• “The way of the Essentialist means living by design, not by default. Instead of making choices reactively, the Essentialist deliberately distinguishes the vital few from the trivial many, eliminates the nonessentials, and then removes obstacles so the essential things have clear, smooth passage. In other words, Essentialism is a disciplined, systematic approach for determining where our highest point of contribution lies, then making execution of those things almost effortless.”
  • Don’t let perfectionism prevent you from making progress.
  • “If it isn’t a clear yes, then it’s a clear no.”
  • When faced with a decision to pursue an opportunity, give it a rating on a scale of 0 to 100. If it falls below a 90, reject it. It’s not worth your time or your energy.
  • “It’s not enough to simply determine which activities and efforts don’t make the best possible contribution; you still have to actively eliminate those that do not.”
  • “Aristotle talked about three kinds of work, whereas in our modern world we tend to emphasize only two. The first is theoretical work, for which the end goal is truth. The second is practical work, where the objective is action. But there is a third: it is poetical work. The philosopher Martin Heidegger described poiesis as a ‘bringing-forth.’ This third type of work is the Essentialist way of approaching execution.”
  • Avoid sunk-cost bias – the belief that you have to keep working on a project just because you have invested a significant amount of time on it in the past. 
  • Only once you give yourself permission to stop trying to do it all, to stop saying yes to everyone, can you make your highest contribution towards the things that really matter.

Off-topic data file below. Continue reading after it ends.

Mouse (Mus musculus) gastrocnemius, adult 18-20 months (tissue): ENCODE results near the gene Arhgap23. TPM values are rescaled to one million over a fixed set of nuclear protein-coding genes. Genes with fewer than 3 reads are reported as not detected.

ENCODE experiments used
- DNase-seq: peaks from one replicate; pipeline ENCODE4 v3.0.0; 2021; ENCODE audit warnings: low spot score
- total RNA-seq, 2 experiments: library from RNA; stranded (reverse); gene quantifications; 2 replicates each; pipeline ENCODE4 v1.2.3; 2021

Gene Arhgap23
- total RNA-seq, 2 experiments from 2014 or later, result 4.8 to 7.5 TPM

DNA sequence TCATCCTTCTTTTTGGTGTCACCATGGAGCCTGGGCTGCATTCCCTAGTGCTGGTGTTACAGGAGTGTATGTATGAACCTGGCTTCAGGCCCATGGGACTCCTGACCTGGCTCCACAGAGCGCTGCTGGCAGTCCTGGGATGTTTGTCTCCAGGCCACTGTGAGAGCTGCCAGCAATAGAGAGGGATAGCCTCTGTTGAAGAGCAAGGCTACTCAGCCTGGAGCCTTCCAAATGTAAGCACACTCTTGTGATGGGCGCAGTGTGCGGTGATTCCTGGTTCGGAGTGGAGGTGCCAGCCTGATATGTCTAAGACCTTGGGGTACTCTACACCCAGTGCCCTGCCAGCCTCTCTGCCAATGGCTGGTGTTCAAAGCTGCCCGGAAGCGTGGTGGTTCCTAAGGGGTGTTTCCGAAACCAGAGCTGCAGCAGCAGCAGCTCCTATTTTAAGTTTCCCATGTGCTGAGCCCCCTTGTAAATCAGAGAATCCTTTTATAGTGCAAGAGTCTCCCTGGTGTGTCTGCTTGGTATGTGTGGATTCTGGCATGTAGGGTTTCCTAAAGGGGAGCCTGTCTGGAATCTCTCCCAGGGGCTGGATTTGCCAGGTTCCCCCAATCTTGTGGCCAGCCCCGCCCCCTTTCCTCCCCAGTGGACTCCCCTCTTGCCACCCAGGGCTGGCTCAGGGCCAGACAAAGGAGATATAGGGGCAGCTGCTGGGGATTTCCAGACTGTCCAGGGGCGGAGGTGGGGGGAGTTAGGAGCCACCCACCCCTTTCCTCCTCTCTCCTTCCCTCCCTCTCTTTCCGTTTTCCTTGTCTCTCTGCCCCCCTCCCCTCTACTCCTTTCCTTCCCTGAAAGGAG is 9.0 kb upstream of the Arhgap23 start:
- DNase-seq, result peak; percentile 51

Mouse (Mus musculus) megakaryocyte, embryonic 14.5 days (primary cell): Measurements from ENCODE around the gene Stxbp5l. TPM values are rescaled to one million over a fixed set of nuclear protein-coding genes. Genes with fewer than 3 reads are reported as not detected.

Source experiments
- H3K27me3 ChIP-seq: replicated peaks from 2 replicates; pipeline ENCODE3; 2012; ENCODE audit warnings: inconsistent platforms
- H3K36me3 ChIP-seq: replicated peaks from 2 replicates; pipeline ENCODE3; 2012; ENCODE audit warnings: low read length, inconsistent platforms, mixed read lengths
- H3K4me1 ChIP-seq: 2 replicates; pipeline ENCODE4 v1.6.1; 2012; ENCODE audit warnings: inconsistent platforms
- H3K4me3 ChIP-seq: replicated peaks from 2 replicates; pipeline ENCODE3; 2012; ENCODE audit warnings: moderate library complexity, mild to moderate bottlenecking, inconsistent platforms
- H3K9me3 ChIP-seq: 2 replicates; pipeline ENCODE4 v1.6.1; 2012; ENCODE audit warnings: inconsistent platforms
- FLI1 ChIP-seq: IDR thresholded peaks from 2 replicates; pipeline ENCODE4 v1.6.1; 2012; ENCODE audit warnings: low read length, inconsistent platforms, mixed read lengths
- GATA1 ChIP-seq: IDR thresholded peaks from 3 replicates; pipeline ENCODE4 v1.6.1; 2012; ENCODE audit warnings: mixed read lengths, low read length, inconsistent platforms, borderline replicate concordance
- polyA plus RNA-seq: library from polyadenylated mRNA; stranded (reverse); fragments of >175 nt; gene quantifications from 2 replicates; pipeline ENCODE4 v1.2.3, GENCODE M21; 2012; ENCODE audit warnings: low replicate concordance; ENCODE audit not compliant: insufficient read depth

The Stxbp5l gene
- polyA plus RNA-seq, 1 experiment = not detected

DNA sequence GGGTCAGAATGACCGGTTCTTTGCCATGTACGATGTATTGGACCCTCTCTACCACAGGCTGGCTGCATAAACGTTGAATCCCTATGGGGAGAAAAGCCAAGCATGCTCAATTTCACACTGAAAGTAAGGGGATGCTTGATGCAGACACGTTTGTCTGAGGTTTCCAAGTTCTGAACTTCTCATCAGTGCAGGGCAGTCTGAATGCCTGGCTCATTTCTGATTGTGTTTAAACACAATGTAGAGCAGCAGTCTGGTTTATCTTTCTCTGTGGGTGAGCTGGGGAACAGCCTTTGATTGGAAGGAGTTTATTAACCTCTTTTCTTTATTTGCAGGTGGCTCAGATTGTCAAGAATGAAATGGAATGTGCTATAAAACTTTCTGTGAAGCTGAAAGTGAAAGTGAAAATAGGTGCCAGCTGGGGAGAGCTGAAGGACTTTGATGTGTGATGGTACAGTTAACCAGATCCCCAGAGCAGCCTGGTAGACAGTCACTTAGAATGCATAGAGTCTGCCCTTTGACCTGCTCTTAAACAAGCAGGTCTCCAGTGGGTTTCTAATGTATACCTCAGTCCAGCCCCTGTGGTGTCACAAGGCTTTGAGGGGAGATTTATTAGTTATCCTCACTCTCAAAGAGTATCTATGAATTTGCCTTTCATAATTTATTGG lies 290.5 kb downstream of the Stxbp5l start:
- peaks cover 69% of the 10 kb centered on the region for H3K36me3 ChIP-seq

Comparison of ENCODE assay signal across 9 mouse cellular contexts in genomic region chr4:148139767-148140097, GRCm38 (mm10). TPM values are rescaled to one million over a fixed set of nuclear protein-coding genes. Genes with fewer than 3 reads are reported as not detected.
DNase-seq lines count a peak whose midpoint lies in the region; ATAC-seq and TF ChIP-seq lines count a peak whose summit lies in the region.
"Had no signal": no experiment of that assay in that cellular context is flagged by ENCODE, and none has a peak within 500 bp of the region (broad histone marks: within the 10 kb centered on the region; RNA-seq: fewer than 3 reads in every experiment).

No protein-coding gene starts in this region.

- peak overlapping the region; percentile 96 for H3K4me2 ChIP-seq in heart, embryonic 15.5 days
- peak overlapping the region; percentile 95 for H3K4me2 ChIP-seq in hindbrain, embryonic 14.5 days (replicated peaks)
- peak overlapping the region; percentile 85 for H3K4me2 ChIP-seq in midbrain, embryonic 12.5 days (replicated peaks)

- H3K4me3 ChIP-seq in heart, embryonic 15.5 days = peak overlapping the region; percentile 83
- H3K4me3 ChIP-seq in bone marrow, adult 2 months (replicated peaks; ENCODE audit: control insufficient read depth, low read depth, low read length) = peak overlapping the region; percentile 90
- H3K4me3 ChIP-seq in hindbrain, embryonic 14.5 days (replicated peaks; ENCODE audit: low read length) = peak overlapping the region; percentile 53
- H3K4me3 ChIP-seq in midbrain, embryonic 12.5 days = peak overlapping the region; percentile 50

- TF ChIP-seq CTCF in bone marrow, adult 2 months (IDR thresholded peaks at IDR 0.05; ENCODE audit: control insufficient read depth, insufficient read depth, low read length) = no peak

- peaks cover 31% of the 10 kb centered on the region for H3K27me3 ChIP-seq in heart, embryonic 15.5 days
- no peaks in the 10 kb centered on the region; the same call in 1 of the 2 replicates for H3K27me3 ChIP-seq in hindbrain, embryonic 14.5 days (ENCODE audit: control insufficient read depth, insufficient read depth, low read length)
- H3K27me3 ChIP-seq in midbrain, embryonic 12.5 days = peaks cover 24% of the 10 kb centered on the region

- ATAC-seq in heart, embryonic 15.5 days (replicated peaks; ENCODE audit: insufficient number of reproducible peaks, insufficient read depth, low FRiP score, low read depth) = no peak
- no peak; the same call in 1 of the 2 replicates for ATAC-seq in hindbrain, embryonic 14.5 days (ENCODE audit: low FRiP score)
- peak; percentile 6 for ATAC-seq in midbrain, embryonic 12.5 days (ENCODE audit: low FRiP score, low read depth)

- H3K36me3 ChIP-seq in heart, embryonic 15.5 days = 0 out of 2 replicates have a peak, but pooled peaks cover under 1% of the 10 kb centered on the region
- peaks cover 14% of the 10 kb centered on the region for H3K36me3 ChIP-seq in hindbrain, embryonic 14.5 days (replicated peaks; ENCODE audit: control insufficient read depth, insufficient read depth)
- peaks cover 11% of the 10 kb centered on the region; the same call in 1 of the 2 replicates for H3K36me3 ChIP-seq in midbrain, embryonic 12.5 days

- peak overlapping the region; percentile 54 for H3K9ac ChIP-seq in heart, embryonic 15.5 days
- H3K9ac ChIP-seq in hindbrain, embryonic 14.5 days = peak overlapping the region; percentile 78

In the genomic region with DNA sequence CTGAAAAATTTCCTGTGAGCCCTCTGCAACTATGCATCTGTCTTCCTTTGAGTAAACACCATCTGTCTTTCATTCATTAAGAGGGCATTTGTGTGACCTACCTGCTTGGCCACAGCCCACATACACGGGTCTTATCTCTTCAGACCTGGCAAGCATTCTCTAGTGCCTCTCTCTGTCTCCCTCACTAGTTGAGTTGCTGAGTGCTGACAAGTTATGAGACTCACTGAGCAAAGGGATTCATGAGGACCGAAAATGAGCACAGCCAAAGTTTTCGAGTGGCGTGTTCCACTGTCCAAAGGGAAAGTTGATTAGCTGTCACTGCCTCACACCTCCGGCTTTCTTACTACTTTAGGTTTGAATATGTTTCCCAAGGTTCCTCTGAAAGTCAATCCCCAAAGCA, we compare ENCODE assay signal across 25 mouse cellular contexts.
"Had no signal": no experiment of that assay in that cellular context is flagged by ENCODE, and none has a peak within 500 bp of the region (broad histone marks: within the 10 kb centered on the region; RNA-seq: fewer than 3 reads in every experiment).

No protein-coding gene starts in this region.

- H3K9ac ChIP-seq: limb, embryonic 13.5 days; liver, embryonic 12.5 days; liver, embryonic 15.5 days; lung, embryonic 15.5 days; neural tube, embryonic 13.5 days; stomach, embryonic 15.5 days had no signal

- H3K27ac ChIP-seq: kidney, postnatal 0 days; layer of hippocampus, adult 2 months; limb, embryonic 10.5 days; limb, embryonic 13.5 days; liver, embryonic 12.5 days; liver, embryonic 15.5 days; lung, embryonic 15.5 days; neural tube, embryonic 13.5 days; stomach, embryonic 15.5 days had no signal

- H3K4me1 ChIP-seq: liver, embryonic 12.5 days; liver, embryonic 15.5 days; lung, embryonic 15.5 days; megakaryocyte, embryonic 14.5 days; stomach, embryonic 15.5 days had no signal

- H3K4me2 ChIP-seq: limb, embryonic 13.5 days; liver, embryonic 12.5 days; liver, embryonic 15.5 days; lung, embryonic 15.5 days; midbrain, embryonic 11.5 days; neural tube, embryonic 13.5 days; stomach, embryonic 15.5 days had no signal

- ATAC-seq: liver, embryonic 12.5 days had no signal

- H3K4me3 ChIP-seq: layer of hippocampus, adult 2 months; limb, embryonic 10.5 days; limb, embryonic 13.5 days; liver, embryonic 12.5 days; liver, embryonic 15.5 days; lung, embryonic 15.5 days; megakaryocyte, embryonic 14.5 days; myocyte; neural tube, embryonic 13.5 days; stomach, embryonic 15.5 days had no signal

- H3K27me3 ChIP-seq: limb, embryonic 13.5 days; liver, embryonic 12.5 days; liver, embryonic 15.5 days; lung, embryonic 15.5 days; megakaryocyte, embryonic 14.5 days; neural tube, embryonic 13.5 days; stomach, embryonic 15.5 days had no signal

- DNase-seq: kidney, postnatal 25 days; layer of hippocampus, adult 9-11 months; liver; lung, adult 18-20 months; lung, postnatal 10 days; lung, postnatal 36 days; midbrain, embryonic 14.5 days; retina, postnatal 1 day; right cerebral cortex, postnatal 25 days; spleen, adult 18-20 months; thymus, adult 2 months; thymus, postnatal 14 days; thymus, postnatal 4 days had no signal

• “It is about making the wisest possible investment of your time and energy in order to operate at our highest point of contribution by doing only what is essential.”
  • Never forget that you have the ability to choose how you want to spend your time. You can choose to focus on only the most essential things – your relationships, your health, and your work – and ignore the rest.
  • “Trade-offs are not something to be ignored or decried. They are something to be embraced and made deliberately, strategically, and thoughtfully.”
  • Avoid being late to places by knowing that you will need more time than you think to get there. 
  • There is enough time in the day to make meaningful progress on a few important things, but only if you create the space and time needed for these things by saying “no” to virtually everything else.
  • “If you take one thing away from this book, I hope you will remember this: whatever decision or challenge or crossroads you face in your life, simply ask yourself, “What is essential?” Eliminate everything else.”